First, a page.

I realized the other day that I’d been waiting – not always with “perfect” patience – for the time to be right for a number of things to happen, both personally and professionally. Waiting can feel hard and unnatural, especially when you really, really want That Thing to happen. Now. Or sooner.
If you’ve read the “unofficial” histories of factory-model education, you’re probably familiar with the argument that the whole system is designed to teach you to wait, to wait till it’s time for you to do your step on the assembly line, to process your part of the document in the office.
But even in a non-industrial, pre-industrial, or post-industrial world, sometimes you still have to wait for things. And waiting is hard, but sometimes waiting is really important. And while you’re waiting, time does funny things.
Sometimes it feels really fast, like the efficient and effective Latin I classes I described yesterday. Sometimes it feels slow, and you find yourself looking at the clock – or restlessly checking and rechecking to see if That Email has come, or if anything has come – as time crawls by. But in the end, when the waiting is over, it often turns out that the time was just right. You wouldn’t actually have been ready for the New Thing or the New Experience until now. And the waiting, painful and unpleasant as it probably was, was an important part of becoming ready.
That’s why I wasn’t surprised when D told me she’d finally caught up with all that reading she hadn’t done. It’s been a difficult year for D, though she hasn’t wanted to talk about it. But right before Winter Break, she seemed different – happier, more settled, more at peace with herself – and that’s when the time was finally right for her to do what she hadn’t yet done. And that’s why I’m relatively confident that B, B, U, and the others will have a finished – and high-quality – Major Assessment product for us by the end of the day on Friday. And all of a sudden, another U is deeply involved in re-reading and seeking understanding, and C, D, and the others are ready to create a completely new story-line, and K sent me a link to the beginning of his group’s final product overnight. And even A, who’s had a crush on B for months, finally said something to her on Tuesday … and the tension in that branch of the “Latin Family” suddenly dissipated.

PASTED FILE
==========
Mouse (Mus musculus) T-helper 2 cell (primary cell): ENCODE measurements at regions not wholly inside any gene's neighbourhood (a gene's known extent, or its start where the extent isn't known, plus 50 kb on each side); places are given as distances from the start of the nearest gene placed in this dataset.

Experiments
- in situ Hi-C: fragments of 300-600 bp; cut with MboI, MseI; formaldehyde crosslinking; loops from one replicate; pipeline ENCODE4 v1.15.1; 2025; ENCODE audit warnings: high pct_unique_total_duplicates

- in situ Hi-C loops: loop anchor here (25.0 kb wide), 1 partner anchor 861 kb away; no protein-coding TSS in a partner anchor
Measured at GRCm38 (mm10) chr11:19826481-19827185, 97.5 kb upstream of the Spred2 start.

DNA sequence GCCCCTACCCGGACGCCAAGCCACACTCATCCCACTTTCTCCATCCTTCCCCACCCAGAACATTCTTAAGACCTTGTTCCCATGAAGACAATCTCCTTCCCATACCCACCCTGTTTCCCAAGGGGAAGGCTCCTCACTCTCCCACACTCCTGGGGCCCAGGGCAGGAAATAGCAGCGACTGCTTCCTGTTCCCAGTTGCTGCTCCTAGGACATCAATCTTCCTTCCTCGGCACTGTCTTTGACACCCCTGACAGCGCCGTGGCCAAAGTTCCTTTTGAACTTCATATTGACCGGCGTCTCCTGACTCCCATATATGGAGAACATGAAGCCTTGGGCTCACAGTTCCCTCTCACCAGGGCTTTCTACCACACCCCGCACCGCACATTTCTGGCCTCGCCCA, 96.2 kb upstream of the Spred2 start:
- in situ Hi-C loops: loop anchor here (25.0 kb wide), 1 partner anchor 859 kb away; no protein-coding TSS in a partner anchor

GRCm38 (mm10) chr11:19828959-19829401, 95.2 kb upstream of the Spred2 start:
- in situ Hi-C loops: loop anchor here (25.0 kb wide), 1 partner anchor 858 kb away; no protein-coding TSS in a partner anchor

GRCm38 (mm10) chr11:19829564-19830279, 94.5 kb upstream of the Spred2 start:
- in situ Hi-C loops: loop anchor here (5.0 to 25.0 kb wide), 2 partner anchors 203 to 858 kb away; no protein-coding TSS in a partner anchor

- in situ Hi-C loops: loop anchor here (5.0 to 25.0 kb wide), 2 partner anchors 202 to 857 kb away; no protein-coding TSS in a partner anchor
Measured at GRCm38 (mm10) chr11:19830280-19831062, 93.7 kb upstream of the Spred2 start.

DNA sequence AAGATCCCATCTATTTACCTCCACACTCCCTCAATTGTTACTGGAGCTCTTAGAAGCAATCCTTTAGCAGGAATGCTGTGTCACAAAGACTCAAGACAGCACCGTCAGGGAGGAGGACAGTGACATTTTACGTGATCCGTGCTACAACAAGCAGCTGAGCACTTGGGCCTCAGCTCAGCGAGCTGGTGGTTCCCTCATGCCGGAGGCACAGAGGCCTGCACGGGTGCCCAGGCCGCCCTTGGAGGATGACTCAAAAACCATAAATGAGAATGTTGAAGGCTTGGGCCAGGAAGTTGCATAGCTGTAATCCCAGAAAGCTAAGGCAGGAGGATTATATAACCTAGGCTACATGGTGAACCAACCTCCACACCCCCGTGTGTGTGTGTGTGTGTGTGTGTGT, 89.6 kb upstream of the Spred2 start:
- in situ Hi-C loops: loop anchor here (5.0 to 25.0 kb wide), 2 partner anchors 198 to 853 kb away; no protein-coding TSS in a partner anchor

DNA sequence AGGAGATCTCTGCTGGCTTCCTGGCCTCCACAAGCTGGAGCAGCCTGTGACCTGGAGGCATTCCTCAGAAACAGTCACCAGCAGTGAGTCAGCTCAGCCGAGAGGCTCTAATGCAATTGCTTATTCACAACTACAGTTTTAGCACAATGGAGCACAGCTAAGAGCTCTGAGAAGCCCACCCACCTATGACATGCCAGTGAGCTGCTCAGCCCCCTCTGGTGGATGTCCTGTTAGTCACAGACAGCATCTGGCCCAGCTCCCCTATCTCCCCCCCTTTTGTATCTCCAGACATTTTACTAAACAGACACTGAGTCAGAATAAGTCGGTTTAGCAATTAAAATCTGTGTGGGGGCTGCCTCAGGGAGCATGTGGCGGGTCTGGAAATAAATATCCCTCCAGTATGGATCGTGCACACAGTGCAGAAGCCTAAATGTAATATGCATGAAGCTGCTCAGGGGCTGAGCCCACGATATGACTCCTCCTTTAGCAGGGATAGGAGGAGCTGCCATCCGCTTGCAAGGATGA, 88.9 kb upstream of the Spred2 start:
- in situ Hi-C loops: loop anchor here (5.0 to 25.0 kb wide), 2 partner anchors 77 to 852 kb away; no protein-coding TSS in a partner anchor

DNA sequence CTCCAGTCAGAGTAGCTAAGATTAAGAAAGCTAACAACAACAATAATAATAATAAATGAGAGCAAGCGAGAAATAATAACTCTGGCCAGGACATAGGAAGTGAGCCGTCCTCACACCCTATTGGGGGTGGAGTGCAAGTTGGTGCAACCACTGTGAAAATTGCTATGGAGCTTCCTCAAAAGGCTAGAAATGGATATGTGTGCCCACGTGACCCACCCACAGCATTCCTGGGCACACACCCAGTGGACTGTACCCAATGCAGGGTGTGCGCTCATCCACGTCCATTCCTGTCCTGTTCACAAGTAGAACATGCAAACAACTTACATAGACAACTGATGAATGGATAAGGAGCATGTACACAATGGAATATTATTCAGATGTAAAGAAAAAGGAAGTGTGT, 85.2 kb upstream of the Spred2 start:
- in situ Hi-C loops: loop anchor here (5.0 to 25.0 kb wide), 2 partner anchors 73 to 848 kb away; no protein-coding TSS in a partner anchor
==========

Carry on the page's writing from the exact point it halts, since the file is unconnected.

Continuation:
Too fast? Too slow? Just right? So much depends on your perspective. If you believe in the factory-school myth, the idea of a “standard” child (and, OK, a few deviations from the standard that require special accommodations or enrichment or remediation or whatever), everything in that last paragraph would be an exercise in frustration. “Those bad, lazy kids need to do their work on time!” you’d think … and from your perspective, you’d be entirely justified in your anger and frustration at them. But wait! Who gets to define on time? I’d argue that D, U, and A were right on time; it’s just that, if you were watching from the outside, you would have been frustrated because your desired timeline and their timelines were so different from each other.
“I want it to be Christmas Day now!” I once whined to my mother; I was probably about six or seven at the time, and it was December 21 or so, and you can imagine. She reminded me, with wisdom I couldn’t grasp at the time but now treasure, that if we celebrated early this year, waiting till next year would feel even longer. And sure enough, though time seemed to crawl, that waiting was worthwhile. And of course the same is true when you’re waiting for someone to reach a new level of understanding, or waiting for something you really want to happen. Or when you’re waiting for a seemingly resistant group to become a learning community.
As I work my way through Alan November’s book Who Owns the Learning? – a book I had to wait to read until just recently, though I’ve been thinking about it ever since I heard him speak over a year ago – I’ve been thinking about the implications of his central image of the “Digital Learning Farm.” Plants, in particular, grow on their own schedule; you can try to force them in different ways, with extra fertilizer or odd watering patterns, but even that forcing will only have limited results. Learning is like that, too, and so are the processes that lead to joyful learning communities. The “standard” student is a myth, a convenient fiction sometimes, but deeply destructive if you think it’s somehow more true or more real than the actual students in This Place, at This Time, each with his or her own unique pattern of strengths, weaknesses, needs, and wants – each with his or her own right time to take the next step.
I wonder what other new insights – and what new steps on our own journeys – await us all today!